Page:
Doctor in the house: There’s nothing sweet about it – the hidden danger of sugar for babies

In our modern world, processed foods and hidden sugar has unfortunately become a staple in most households. One of the growing concerns of the World Health Organization (WHO) is the increase in the amount of sugar introduced into the diet of infants.

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Processed foods and sugar

Sweetness is the main and integral component of many products. Sugar exists in many forms, from crystals to powder, syrups, etc. In fact, most human sugar daily dose of sugar comes from processed foods. Some sources of hidden sugar are pasta sauces, yogurts and sauces, etc.

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The WHO study found that the main offenders were pureed commercial products such as juices, yogurts and desserts. In these products, sugar, sweeteners, or concentrated fruit juice are listed simply as ingredients, while claiming to contain no added sugar, contradicting the sugar intake that those ingredients affect. Ideally, such products should not be marketed to infants, as repeated by the WHO.

According to WHO, 30 percent of the calories found in most baby food on the market derived from sugar. Experts believe that when children are offered sugary foods at an early age, they may develop a sweet tooth, which can lead to unhealthy cravings. craving for sugar during the day. A diet high in sugar in infants and toddlers can lead to health problems later in life, such as diabetes as well as hypertension.

WHO continues to recommend full breastfeeding for babies up to six months. This may not be possible for all mothers and babies. Many children are fed formula or other baby food to meet the nutritional needs of the child. The high sugar content of these baby foods allows babies to develop a sweet tooth long before their first teeth appear.

A 2015 study by researchers at the Icahn School of Medicine at Mount Sinai in New York and the Keck School of Medicine at the University of Southern California found that 74% of samples of infant formula, breakfast cereals, yogurt, etc. were high in sugar. while the calorie content of sugar is almost 20 percent of its calories.

Other studies in the United States published by the American Academy of Pediatrics have shown that mashed cereals and fruits for children contain 35 percent of calories derived from sugar.

Other pitfalls of early sugar introduction

More and more baby food products continue to hit the markets, each trying to stand out and satisfy the insecurities of new parents. Children are born with sweet toothBecause breast milk is slightly sweet, it is necessary to introduce other flavors in the first year of life. Most nutritionists recommend single-ingredient foods when babies are under six months old. The taste preferences of the baby are formed and fixed in the first year of life; therefore, it is important to start with individual ingredients. It is important that you do not mix fruits and vegetables because it teaches your child that vegetables are only delicious when they are sweetened. This can lead to a lifelong addiction to sugary foods.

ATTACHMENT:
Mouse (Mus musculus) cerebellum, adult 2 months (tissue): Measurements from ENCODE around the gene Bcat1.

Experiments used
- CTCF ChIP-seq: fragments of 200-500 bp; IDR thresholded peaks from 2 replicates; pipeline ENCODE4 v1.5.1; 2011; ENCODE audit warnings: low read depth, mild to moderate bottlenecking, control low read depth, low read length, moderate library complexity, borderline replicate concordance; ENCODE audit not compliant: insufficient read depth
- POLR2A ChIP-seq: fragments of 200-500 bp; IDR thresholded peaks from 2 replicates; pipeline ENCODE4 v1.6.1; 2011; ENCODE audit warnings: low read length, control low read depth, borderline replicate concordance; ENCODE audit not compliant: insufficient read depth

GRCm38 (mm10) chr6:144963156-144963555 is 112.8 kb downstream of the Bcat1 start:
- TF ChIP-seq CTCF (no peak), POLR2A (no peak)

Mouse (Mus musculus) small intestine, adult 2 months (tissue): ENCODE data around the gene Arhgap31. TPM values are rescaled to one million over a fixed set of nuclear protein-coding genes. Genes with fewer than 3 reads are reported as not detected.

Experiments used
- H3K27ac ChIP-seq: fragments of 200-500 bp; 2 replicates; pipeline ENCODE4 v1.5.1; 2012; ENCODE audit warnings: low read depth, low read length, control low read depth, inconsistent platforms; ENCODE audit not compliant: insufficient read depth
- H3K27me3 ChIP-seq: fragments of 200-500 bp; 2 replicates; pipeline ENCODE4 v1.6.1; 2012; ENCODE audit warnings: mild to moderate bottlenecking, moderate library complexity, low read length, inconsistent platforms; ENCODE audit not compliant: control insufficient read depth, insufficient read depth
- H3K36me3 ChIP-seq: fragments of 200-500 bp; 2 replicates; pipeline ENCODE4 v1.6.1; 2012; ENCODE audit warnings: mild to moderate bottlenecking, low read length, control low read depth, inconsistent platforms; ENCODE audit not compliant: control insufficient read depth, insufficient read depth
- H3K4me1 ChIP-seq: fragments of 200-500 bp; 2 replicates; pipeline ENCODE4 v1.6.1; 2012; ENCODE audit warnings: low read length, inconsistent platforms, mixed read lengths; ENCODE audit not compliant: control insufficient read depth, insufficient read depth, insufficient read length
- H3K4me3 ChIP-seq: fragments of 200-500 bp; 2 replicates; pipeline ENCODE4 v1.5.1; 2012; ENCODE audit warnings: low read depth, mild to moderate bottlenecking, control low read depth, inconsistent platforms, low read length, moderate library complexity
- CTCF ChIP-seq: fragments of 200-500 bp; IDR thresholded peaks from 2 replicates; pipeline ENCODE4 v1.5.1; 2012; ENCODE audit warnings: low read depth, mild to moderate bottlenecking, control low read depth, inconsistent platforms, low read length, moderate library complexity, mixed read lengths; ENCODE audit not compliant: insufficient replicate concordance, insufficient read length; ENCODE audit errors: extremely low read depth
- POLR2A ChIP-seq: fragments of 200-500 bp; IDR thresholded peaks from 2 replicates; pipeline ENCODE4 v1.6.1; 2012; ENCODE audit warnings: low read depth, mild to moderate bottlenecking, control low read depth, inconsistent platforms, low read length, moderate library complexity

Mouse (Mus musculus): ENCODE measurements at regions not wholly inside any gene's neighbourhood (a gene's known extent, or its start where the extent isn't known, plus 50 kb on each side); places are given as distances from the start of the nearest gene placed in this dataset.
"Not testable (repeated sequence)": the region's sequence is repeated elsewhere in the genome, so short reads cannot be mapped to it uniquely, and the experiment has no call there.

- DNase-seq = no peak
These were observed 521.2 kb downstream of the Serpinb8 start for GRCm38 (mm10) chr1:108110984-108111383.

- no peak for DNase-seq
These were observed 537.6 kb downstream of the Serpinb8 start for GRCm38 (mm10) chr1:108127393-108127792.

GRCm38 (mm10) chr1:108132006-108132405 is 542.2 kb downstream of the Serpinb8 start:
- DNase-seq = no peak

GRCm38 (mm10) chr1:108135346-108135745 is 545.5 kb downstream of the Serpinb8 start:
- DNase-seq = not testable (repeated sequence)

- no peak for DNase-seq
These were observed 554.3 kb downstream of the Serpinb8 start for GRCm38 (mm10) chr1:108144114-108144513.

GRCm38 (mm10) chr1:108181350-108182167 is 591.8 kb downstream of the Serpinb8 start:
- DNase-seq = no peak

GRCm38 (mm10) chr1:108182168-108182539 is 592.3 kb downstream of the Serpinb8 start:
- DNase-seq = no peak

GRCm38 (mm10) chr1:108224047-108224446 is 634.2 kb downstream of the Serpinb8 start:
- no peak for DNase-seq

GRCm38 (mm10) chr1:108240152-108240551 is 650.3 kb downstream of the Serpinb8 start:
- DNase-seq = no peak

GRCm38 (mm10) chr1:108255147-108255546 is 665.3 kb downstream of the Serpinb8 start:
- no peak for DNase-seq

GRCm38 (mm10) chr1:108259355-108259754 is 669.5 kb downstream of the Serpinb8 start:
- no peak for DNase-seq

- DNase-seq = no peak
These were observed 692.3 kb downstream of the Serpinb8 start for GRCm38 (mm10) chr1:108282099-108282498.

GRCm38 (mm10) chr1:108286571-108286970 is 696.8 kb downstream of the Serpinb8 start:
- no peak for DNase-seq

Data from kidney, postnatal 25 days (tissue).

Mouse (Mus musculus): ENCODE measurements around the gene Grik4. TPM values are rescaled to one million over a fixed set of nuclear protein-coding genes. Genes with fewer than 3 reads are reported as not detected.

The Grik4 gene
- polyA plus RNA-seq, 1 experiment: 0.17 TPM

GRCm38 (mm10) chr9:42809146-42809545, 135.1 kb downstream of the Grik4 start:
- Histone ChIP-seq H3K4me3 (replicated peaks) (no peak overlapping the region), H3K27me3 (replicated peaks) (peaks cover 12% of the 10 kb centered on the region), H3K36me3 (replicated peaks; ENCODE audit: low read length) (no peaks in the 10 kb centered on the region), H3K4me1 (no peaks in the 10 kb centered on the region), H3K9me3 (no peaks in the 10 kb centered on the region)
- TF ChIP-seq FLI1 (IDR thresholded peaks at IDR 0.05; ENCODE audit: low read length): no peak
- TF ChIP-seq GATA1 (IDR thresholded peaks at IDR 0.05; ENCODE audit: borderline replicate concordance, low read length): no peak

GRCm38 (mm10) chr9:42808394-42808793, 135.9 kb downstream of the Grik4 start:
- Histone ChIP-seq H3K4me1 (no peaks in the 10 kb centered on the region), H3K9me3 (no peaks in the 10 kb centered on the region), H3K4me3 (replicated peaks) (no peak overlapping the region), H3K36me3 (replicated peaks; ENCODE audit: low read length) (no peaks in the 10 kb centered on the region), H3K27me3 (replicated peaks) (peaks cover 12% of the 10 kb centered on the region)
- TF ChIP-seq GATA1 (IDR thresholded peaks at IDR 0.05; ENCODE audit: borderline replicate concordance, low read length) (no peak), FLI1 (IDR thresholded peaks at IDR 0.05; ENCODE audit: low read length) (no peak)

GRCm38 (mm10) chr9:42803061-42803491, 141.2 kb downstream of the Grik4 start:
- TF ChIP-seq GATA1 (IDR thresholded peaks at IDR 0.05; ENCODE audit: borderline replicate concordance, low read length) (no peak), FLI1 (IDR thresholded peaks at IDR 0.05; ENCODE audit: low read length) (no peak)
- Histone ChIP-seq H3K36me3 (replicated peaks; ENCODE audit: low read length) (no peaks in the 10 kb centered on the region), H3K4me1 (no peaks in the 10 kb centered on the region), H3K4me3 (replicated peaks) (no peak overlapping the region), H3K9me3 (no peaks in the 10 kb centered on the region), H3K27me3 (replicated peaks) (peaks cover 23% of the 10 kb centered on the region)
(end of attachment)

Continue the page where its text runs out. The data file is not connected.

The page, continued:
When can children eat sugar?

Although it is considered safe to add sugar after 12 months, it is very beneficial to increase this limit to 2 years. This includes not only sugar, but also other natural sweeteners such as agave syrup, honey, date syrup, corn syrup, caramel, maple syrup, etc. If you need to sweeten baby food, add fruit to it. It is best to avoid any sweeteners for children between the ages of six and 12 months.

In excess, sugar and sweeteners reduce the variety of your child’s palette, thus reducing the number of foods he is interested in. Drinks such as fruit juices Absolutely not for children under one year old. They should be given whole fruits, which will also give them fiber. They can be offered water or unsweetened milk like a drink. Artificial sweeteners such as stevia are not recommended for children under two years of age, as information on their effects is scarce. Babies are rarely allergic to sugar.

Every baby develops on their own schedule, and you may need to consult with your pediatrician about when and how to start complementary foods for your baby. It also depends on how the child develops in relation to gross and fine motor skills.

Between 12 and 24 months of age, if possible, consider waiting before introducing your child to sugar, as exposure to sugar will cause the child to be less interested in trying other food groups.

Over the age of two, when you introduce sugar into their diet, try to do it gradually and smoothly, without drawing undue attention to sugary foods. Don’t offer dessert as a reward for completing a meal. The goal is to have a healthy and guilt-free relationship with food and, at the same time, eat nutritious food.

Get back in the saddle

Reducing added sugar is not as easy as we professionals often think. In fact, this may not be feasible for many people with limited resources, as access to healthy food may be limited or more expensive. So don’t try to make all the changes at once with your child. Remember that giving up a healthy habit is normal, it is important to return to it again.

(Dr. Saroja Balan is Consultant Neonatologist and Pediatrician at Indraprastha Apollo Hospital. Her column is published every two weeks)

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